The "Farmers Insurance News-Alert" website is dedicated to providing the consumer and general public with detailed information concerning the Farmers Insurance Group. This includes fraud reports, consumer complaints, lawsuit's and other legal actions taken against this company. All information contained herein is for educational purposes only. Original sources, when known are sited.


Saturday, October 15, 1994
Valley Edition
Section: Metro
Page: B-4

Couple Seeks Class Action Suit Against Insurer in Quake Case; Law: They say Farmers denied them chance for coverage. Company calls claim 'absolutely untrue.';


A Canoga Park couple who have sued Farmers Insurance Group, claiming the company illegally failed to offer earthquake coverage as part of its homeowner policies, are seeking to broaden their case into a
class action lawsuit.

In papers filed in Van Nuys Superior Court, attorneys for Helene and Alan Apper, whose house was damaged in the Northridge earthquake, claim that thousands of Farmers' homeowner policyholders may have been similarly denied the opportunity to obtain earthquake coverage.

A spokesman for Los Angeles-based Farmers, the state's third-largest homeowners insurance carrier with about 1.3 million policies, called the allegations "absolutely untrue" and said the company's share of
earthquake policies actually has been increasing.

However, Farmers did agree in February to pay a $100,000 fine to settle charges by state Insurance Commissioner John Garamendi that the company had failed to make proper earthquake coverage offers in 150 of 200 customer files examined after the 1989 Loma Prieta earthquake.

"We offer earthquake coverage to every one of our homeowner customers in California," said Jeffrey Beyer, a Farmers vice president. "There may have been some procedural issues in 1988-89. But that was five years ago," Beyer said, insisting the problems have been corrected.

Under a 1984 state law, insurance companies in California offering residential policies must also offer would-be customers earthquake coverage at the same time. If a customer declines that coverage, insurers
then must again offer the earthquake coverage every two years, officials said.

The Appers originally sued Farmers in June for misrepresentation and breach of contract. On Thursday, their attorney filed an amended complaint seeking to broaden the case into a class action lawsuit, in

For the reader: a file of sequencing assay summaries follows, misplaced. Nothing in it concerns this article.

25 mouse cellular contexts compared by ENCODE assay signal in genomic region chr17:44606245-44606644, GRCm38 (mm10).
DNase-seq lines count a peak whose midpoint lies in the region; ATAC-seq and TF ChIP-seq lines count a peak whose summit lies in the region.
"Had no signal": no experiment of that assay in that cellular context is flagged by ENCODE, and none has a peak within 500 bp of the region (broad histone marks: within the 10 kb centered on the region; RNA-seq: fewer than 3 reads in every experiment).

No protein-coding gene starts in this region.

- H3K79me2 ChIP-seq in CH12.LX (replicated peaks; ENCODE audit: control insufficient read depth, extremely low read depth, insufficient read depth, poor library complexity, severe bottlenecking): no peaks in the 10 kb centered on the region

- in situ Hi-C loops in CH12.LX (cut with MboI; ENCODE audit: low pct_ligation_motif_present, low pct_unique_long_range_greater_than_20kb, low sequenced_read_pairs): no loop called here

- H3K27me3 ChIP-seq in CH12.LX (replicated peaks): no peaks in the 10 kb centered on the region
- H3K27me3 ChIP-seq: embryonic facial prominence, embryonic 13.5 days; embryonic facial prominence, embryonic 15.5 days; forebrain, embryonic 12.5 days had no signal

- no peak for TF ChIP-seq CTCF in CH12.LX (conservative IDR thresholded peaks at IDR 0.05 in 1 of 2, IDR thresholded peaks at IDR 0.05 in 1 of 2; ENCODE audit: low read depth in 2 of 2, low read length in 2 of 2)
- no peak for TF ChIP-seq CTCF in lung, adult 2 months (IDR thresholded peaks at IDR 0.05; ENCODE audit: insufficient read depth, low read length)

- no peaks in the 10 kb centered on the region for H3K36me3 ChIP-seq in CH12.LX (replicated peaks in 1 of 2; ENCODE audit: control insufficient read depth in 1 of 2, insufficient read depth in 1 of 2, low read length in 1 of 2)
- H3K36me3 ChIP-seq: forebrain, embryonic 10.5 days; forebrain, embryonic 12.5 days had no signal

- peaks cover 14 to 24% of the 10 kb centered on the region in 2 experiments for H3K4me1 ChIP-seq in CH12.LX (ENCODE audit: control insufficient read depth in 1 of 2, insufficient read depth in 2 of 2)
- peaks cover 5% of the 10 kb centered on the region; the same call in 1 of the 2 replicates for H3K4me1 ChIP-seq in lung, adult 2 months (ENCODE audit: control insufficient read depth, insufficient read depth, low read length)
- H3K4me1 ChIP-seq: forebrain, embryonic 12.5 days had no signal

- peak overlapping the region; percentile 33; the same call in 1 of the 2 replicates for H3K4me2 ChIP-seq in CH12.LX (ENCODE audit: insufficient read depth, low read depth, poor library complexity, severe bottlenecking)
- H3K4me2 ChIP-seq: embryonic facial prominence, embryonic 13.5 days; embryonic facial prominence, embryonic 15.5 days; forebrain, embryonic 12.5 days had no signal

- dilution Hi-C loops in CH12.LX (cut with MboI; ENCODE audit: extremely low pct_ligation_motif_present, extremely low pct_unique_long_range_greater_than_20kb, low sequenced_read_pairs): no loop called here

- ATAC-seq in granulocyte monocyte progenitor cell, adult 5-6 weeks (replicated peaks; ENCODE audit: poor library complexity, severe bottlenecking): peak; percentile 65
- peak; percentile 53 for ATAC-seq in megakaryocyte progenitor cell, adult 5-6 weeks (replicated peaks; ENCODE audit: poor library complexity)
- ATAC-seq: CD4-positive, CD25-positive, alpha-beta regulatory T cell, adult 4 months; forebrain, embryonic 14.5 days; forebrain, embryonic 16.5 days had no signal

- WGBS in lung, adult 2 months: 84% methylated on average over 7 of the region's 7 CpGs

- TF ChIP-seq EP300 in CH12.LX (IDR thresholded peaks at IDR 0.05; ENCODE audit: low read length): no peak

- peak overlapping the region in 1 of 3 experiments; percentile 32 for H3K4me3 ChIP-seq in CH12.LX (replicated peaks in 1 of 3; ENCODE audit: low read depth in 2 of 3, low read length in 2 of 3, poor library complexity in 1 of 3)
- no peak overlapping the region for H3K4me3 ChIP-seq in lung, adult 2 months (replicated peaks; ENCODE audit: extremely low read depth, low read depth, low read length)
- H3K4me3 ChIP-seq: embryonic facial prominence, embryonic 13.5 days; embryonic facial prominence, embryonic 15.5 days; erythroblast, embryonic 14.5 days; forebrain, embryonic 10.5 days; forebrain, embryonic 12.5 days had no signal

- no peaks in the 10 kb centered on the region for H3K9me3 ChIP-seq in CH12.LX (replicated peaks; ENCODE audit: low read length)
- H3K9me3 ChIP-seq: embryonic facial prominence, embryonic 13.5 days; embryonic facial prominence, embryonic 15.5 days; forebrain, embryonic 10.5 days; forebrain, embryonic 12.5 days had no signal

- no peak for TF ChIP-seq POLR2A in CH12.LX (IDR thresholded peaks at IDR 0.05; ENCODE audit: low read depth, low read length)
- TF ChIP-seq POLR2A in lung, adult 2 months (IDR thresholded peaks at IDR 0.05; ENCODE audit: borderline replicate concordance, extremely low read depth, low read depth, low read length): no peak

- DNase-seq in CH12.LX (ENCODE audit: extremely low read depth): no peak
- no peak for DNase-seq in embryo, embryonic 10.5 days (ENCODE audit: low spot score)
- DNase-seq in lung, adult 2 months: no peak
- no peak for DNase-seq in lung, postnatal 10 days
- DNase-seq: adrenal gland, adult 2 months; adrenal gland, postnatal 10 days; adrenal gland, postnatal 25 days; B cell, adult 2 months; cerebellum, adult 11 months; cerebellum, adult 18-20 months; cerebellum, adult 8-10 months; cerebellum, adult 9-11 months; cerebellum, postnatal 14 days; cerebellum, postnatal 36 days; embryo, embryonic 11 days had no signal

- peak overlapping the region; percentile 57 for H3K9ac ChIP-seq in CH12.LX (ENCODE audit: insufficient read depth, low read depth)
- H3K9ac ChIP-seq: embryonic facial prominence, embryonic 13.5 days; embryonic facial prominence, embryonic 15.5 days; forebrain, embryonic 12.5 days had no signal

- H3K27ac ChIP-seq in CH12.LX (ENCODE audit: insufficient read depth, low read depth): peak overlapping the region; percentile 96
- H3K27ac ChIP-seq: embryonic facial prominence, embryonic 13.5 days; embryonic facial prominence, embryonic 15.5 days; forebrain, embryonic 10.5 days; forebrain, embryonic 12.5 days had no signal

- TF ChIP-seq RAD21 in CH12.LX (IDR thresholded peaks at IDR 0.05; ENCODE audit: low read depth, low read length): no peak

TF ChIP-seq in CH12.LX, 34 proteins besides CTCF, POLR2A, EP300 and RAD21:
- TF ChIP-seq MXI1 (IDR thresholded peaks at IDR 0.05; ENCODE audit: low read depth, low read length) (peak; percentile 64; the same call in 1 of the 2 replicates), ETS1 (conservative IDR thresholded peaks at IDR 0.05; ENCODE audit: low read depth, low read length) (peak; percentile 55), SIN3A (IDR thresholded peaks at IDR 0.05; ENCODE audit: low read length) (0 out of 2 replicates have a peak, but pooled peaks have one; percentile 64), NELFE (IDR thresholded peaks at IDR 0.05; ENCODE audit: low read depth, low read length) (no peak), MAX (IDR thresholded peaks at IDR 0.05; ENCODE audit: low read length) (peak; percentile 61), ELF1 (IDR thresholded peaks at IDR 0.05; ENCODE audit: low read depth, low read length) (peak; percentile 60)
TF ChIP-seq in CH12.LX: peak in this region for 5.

which other Farmers customers could join. A judge still must rule on that request.

The Appers claim they asked their Farmers agent, Greg Kusnierek of Thousand Oaks, for an earthquake quote in December, 1991, but never received one. Their lawsuit claims Kusnierek or someone else several
months later forged Helene Apper's signature on a form rejecting earthquake coverage.

The couple accepted a homeowners policy from Kusnierek in March, 1992, that contained no earthquake coverage. But they say they didn't learn of the alleged forgery until dealing with Farmers after their house suffered between $50,000 and $100,000 damage in the Jan. 17 Northridge earthquake.

The couple's suit claims Farmers originally refused to pay for their earthquake repairs because they lacked an earthquake policy. But in May, amid the couple's forgery claim, the company agreed to cover them with a
$100,000 policy with a 10% deductible, both sides said in interviews.

Gary Paul, the Santa Monica attorney representing the couple, said the decision suggests Farmers realized the company had engaged in wrongdoing. But Beyer, the Farmers official, said the company found "no evidence" of forgery and simply gave the Appers "the benefit of the doubt."

Paul did not provide evidence in his court filing to back up the claim that thousands of Farmers customers are being denied earthquake coverage. In an interview, he said he based it on Kusnierek's claim in a memo that he followed company policy in handling the Appers' case.


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